by STIRworldMay 19, 2022
The year 2021 witnessed the passing of another icon in the world of art, Chuck Close. His death on August 19 came as a result of congestive heart failure at the age of 81, preceded by a creative legacy. Close was a painter and photographer whose style embodied the highest calibre of photorealistic painting. Close was born in Monroe, Washington in the United States and continued to live and work in America with a brief stay in Vienna where he formally studied painting at Akademie der Bildenden Künste Wien (1964) on a Fulbright grant. Prior to this he was a student at the University of Washington and then Yale in 1963. As a child, he suffered from dyslexia and used painting as a method to release and sublimate his emotional and mental energies.
Close garnered reputation as a noteworthy artist during the 70s and 80s. His career was ignited with inspiration from artists like Jackson Pollock, Willem De Kooning and Arshile Gorky. Although Close developed a style which can be considered figurative, his influence from abstract artists lent an Expressionist style to his work. Close was known for his large format portraits, which looked to capture people with intimate detail. He often photographed and painted people who were his friends, and within his social circle. A few examples include Philip Glass, Bill Clinton, Cindy Sherman and Lou Reed. In 1960s he began to paint self-portraits as well, which eventually became his most famous works. Close generally used photography to compose his images, following which he would superimpose a grid which enabled him to translate the image onto massive canvases while maintaining proportion and realism.
Close mostly used airbrushes to effectively achieve depth in his images but explored a wide range of media such as watercolour, oil paint, acrylic paint, pulp paper and more. Although he worked primarily with grayscale, he eventually began to incorporate colour into his images. During one specific phase in his career, Close would create portraits using only three colours - cyan, magenta and yellow, applying one colour at a time on the canvas. This rendered an aesthetic similar to print formats, as seen in newspapers. Later, he even developed the fingerprint technique in which he would ink his thumb and forefinger, using them to create a range of subtle greys, instead of brush tools. Close gained renown in the art world primarily for crafting numerous innovative methods of portraiture, taking the art form to new heights. His careful attention to detail moved each work to a space of vulnerability, particularly effectively for the viewer, a feeling amplified by the large scale of the work. The scale of the work, up to nine or ten feet high, added a sense of confrontation to the interaction, and even an invasion of personal space.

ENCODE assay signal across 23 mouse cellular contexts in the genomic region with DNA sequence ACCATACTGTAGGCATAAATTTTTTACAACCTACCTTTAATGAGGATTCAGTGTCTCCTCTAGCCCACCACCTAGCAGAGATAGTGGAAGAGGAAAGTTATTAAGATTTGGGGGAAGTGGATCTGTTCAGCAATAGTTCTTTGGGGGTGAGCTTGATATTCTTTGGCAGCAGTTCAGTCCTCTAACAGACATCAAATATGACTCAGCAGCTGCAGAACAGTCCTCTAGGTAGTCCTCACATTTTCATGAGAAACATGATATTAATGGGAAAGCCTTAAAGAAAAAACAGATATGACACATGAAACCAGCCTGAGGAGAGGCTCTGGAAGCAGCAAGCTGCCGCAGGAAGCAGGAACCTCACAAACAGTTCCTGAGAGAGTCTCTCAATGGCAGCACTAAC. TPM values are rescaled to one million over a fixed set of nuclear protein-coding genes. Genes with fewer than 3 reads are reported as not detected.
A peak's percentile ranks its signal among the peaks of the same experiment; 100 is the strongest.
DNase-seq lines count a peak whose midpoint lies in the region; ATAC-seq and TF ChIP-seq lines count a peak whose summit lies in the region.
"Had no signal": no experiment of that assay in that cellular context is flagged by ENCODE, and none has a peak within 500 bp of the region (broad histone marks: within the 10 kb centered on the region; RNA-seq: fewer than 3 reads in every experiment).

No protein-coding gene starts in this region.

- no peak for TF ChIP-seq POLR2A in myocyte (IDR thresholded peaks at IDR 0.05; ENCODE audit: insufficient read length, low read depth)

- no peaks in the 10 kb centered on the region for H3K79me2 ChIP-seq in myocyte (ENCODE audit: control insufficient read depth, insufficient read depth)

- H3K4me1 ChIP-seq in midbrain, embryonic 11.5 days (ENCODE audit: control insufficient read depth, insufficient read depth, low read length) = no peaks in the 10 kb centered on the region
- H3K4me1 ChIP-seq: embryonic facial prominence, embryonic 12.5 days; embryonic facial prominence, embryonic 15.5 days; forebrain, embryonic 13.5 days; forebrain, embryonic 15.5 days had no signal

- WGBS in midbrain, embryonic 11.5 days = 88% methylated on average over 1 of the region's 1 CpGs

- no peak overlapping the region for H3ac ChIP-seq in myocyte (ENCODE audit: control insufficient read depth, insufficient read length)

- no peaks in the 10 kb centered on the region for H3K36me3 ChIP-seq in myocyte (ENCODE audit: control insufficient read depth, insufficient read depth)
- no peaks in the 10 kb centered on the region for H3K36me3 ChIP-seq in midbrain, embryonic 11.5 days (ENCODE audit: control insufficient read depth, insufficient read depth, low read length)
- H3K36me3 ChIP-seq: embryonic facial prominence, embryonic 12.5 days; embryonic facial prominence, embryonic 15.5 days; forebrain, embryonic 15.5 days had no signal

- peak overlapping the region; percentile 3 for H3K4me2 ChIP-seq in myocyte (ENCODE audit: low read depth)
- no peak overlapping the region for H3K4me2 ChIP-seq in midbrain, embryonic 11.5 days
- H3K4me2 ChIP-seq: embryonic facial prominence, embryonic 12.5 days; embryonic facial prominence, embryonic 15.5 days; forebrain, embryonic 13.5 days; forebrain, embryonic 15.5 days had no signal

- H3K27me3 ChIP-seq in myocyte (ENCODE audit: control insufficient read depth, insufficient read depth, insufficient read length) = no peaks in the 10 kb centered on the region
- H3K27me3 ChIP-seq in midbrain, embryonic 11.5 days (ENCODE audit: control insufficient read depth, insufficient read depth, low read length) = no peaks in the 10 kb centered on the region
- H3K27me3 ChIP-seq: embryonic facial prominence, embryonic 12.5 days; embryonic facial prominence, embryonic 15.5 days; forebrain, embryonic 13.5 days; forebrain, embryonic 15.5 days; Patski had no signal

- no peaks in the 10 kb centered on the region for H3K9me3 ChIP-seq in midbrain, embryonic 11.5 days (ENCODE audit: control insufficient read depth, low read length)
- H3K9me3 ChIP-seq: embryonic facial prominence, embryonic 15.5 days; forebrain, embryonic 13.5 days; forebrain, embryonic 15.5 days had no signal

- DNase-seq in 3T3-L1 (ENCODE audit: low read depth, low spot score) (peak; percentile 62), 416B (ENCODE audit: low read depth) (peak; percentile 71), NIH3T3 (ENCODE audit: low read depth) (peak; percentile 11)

In 1988, Close suffered from a spinal artery collapse which left him almost completely paralysed. For the rest of his life, he was confined to a wheelchair. Naturally, this is a significant blow to anyone. It is possibly even worse for an artist who requires physical agility in order to create his works. After extensive rehabilitation, he was able to return to practicing as an artist with a brush-like device attached to his forearm. He would use velcro to attach brushes to his arm, which significantly transformed his aesthetic. His oeuvre shifted to a more loose style, much preferred by most critics. In a feature in an edition of Times in 1998, Close has been quoted saying, “My entire life is held together by velcro”. By the early 1990s he had returned to his exploration of portraiture. He began to work with silk tapestry and by the early 21st century was engaging with Jacquard tapestry. In 2013, Close began to develop frontotemporal dementia.
As significant as Close’s contribution to the landscape of art history has been, it does not come without controversy. Like many others, Close was also called out in the #MeToo movement which spread like wildfire across the globe after Harvey Weinstein was found guilty of many sexual crimes. Although this social justice uprising began in Hollywood, it spread to many countries, and seeped into all industries both creative and otherwise. Many visual artists were also named in this worldwide scandal, including Chuck Close. Close was accused of inappropriate behaviour and lewd comments by multiple female models who worked in his studio.
Although Close made a public apology, the incident brings up questions of the boundaries between art and artist. With multiple notable artists coming under this light, we are fraught with this conundrum - is the artist to be held accountable along with their art? Are we morally bound to boycott the oeuvre of an artist, no matter how relevant their work may be? How does one draw the line between personal behaviour of the artist and the narrative value held by the artwork itself? While this question is under continued debate, we can certainly hold galleries and museums as well as other institutions for propagating and supporting more female artists and artists of colour, encouraging the viewer and the buyer to reconsider the hegemonic structure of the white male driven art world.
It is often that the larger the name is, the more disappointing it is when their reputation is tarnished by such an occurrence. It is of vital importance that power, fame and renown are not abused by the holder regardless of creed, colour, class or race within the walls of any social or industrial structure. While I do not enjoy writing about an artist’s misdeeds on a day that should be dedicated to remembering his contribution to the history of art, the intention is to remind us all of the complexities of art versus artist, as well as the responsibilities of being in a position of power and negotiating fame and influence.